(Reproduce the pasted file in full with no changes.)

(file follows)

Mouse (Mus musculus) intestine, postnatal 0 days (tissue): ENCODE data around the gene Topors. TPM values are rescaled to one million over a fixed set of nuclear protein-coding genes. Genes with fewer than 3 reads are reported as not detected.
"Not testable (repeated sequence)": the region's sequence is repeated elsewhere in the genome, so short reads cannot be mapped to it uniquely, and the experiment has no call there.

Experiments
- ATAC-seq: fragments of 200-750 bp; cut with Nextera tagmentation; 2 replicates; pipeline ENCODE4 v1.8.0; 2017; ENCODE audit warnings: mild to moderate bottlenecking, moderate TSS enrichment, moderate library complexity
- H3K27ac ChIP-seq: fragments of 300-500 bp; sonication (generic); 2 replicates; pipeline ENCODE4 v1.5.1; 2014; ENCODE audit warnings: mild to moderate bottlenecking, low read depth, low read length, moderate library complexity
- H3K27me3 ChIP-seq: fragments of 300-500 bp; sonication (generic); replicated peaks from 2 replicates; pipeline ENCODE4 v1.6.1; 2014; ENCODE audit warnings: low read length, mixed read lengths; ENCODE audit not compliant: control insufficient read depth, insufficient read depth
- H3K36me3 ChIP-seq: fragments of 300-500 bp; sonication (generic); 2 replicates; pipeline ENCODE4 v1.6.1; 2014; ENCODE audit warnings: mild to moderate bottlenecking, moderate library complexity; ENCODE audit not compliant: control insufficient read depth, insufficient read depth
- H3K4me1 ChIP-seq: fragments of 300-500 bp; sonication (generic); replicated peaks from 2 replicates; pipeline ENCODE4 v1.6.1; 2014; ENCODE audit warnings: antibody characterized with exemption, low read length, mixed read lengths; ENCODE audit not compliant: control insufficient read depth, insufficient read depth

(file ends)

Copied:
Mouse (Mus musculus) intestine, postnatal 0 days (tissue): ENCODE data around the gene Topors. TPM values are rescaled to one million over a fixed set of nuclear protein-coding genes. Genes with fewer than 3 reads are reported as not detected.
"Not testable (repeated sequence)": the region's sequence is repeated elsewhere in the genome, so short reads cannot be mapped to it uniquely, and the experiment has no call there.

Experiments
- ATAC-seq: fragments of 200-750 bp; cut with Nextera tagmentation; 2 replicates; pipeline ENCODE4 v1.8.0; 2017; ENCODE audit warnings: mild to moderate bottlenecking, moderate TSS enrichment, moderate library complexity
- H3K27ac ChIP-seq: fragments of 300-500 bp; sonication (generic); 2 replicates; pipeline ENCODE4 v1.5.1; 2014; ENCODE audit warnings: mild to moderate bottlenecking, low read depth, low read length, moderate library complexity
- H3K27me3 ChIP-seq: fragments of 300-500 bp; sonication (generic); replicated peaks from 2 replicates; pipeline ENCODE4 v1.6.1; 2014; ENCODE audit warnings: low read length, mixed read lengths; ENCODE audit not compliant: control insufficient read depth, insufficient read depth
- H3K36me3 ChIP-seq: fragments of 300-500 bp; sonication (generic); 2 replicates; pipeline ENCODE4 v1.6.1; 2014; ENCODE audit warnings: mild to moderate bottlenecking, moderate library complexity; ENCODE audit not compliant: control insufficient read depth, insufficient read depth
- H3K4me1 ChIP-seq: fragments of 300-500 bp; sonication (generic); replicated peaks from 2 replicates; pipeline ENCODE4 v1.6.1; 2014; ENCODE audit warnings: antibody characterized with exemption, low read length, mixed read lengths; ENCODE audit not compliant: control insufficient read depth, insufficient read depth